Blythe Gifford – Scandals of the Scottish Tudor Court
When I started researching the Scottish court for my Brunson Clan trilogy, I didn’t even know that Henry VIII’s sister was a Queen of Scotland, nor that Henry’s nephew became King James V.
But as I delved into history, I quickly discovered that Tudor blood ran lusty on both sides of the border. Both Queen Margaret and her son would have been right at home on a Showtime episode. Here are some tidbits.
Queen Margaret, Henry’s older sister, divorced before Henry. As a 25 year old widow of the Scottish King James IV, she married, for love, a decision both she and the country came to regret. Archibald Douglas, 6th Earl of Angus, took her money, kept a mistress in one of her castles, and kidnapped her son.
In despair, she wrote her brother that she was considering divorce. Ironically, Henry sent her a pious and crabby note saying that marriage was “divinely ordained.” Obviously, he was a man open minded enough to re-examine his opinions a few years later.
Without her brother’s support, Margaret succeeded in getting the Pope to release her from her marriage to Angus on the grounds that he had been pre-contracted to another woman. It seems to have been an annulment, which is a little disingenuous since they had a daughter together, who, in an amazing sleight of hand, was legitimized by a special clause in the decree that severed her parents’ marriage.
By that time, Margaret was already living with the man who would become her third husband. After a brief honeymoon period, Henry Stewart, Earl of Methven, proceeded to steal her money and live with a mistress and their children. This time, her plans for divorce were squashed by her son, by now, king in his own right.
Angus, James’ stepfather and acting Regent, held the young man captive for several years and ruled in his name. History has blamed Angus for encouraging James’ wicked ways in an attempt to prevent him from focusing on the fact that his throne was being withheld.
It is not clear that James needed much encouragement. He fathered at least nine children out of wedlock, three of those before he was twenty, apparently by as many mothers.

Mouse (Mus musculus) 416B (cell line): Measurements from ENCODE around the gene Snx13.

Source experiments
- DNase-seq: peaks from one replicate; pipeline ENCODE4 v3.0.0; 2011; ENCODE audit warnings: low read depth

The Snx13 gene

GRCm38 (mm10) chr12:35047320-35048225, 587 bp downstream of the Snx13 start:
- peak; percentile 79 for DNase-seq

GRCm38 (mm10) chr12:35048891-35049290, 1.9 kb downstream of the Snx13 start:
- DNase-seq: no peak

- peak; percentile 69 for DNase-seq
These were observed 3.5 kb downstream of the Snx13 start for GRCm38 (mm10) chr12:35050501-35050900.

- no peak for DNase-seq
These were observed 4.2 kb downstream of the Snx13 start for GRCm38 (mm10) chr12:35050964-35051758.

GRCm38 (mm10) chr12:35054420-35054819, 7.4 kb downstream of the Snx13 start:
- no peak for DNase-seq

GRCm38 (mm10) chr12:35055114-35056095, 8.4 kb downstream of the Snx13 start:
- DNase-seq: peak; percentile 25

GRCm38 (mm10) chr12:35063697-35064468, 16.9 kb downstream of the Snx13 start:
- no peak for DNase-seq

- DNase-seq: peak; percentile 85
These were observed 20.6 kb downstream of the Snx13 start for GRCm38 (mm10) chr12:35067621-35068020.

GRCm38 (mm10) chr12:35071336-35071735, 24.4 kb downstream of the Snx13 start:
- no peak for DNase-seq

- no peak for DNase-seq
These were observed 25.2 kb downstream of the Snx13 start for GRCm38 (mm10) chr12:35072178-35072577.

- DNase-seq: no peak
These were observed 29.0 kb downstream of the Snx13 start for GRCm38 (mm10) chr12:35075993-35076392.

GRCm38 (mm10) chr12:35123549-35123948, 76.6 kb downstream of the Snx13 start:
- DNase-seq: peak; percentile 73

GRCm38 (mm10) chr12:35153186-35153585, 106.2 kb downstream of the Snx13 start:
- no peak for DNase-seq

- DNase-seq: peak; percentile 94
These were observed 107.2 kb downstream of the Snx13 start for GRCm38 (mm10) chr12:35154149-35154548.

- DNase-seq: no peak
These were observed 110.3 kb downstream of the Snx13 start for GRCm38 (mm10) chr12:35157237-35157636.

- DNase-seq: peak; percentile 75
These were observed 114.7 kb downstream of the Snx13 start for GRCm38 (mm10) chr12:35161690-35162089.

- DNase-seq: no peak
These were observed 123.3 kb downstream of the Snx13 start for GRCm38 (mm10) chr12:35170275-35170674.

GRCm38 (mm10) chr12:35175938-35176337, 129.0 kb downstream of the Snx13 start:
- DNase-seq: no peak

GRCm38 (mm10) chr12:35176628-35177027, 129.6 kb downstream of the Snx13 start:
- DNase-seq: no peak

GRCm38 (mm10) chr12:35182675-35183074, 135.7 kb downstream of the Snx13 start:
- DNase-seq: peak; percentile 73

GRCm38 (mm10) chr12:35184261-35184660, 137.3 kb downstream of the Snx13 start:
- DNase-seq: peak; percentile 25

King James had a habit of traveling incognito among the people, calling himself the "Gudeman (Goodman) of Ballengeich." (Ballengeich, or “windy pass,” was the nickname of a road that ran by Stirling Castle.) Though history does not report all the details of the travels he took disguised as a commoner, one wonders whether the “Gudeman” might also have fathered a child or two.
Although the identities of some of the mothers of his known bastards are lost to history, some of his mistresses were the daughters of Scottish nobles. Their children were treated accordingly and several of them played prominent roles in Scottish history.
Five of the illegitimate sons of King James V were named “Priors” as children. This meant they held the five richest livings in the Scottish Church—Holyrood, Kelso, Melrose, Coldingham, and St Andrews. (This did not happen, of course, without the approval of the Pope. James apparently wrote asking his permission for three of his illegitimate sons to receive ecclesiastical positions before 1532, when the boys were still babes. James, unlike his uncle, remained a staunch Catholic all his life.)
His first queen died soon after their marriage, but his marital record was much better than might have been expected. Once married to his second wife, Mary of Guise, he seemed to settle down and they had three children together.
The irony of all this, is that despite fathering seven illegitimate and two legitimate sons, his only heir was a daughter: Mary Queen of Scots.
And so, Mary faced her father’s cousin, Queen Elizabeth of England, in a battle for the island. After the death of both Mary and Elizabeth, Mary’s son James (the sixth of Scotland, the first of England), became king of England as well as Scotland.
His great-grandmother on both sides(that is to say, his sole great-grandmother) was Margaret Tudor, but he kept his dynasty’s Scottish name: the Stewarts.
CAPTIVE OF THE BORDER LORD, Book Two of The Brunson Clan, is on bookshelves today. The e-version will be released January 1. Here’s the description:
TO MARRY HIM WILL BE TO BETRAY HER FAMILY
Bessie, the selfless sister of the powerful but stubborn Brunson clan, has sacrificed herself for her family’s honor and is at the mercy of the court of King James. Ill-suited to court life, she must confront their mortal enemy, Lord Thomas Carwell, dressed in nothing but borrowed finery and pride.
Underneath the relentless gaze of her captor, she’s enticed not only by him but also by the opulence of a world far removed from her own. When the furious king demands her brother’s head, Carwell is the only one to whom she can turn. But she must pay the ultimate price for his protection….
A lucky reader who comments on today’s blog will be randomly selected to win a signed copy of (your choice) RETURN OF THE BORDER WARRIOR (Book 1) or CAPTIVE OF THE BORDER LORD (Book 2).
Blythe Gifford has been known for medieval romances featuring characters born on the wrong side of the royal blanket. Now, she’s launched a Harlequin Historical trilogy set on the turbulent Scottish Borders of the early Tudor era: RETURN OF THE BORDER WARRIOR, November 2012; CAPTIVE OF THE BORDER LORD, January 2013; and TAKEN BY THE BORDER REBEL , March 2013. The Chicago Tribune has called her work "the perfect balance between history and romance." Visit her at www.blythegifford.com, www.facebook.com/BlytheGifford, or www.twitter.com/BlytheGifford.
Photo credits. Cover used with permission. Author photo by Jennifer Girard.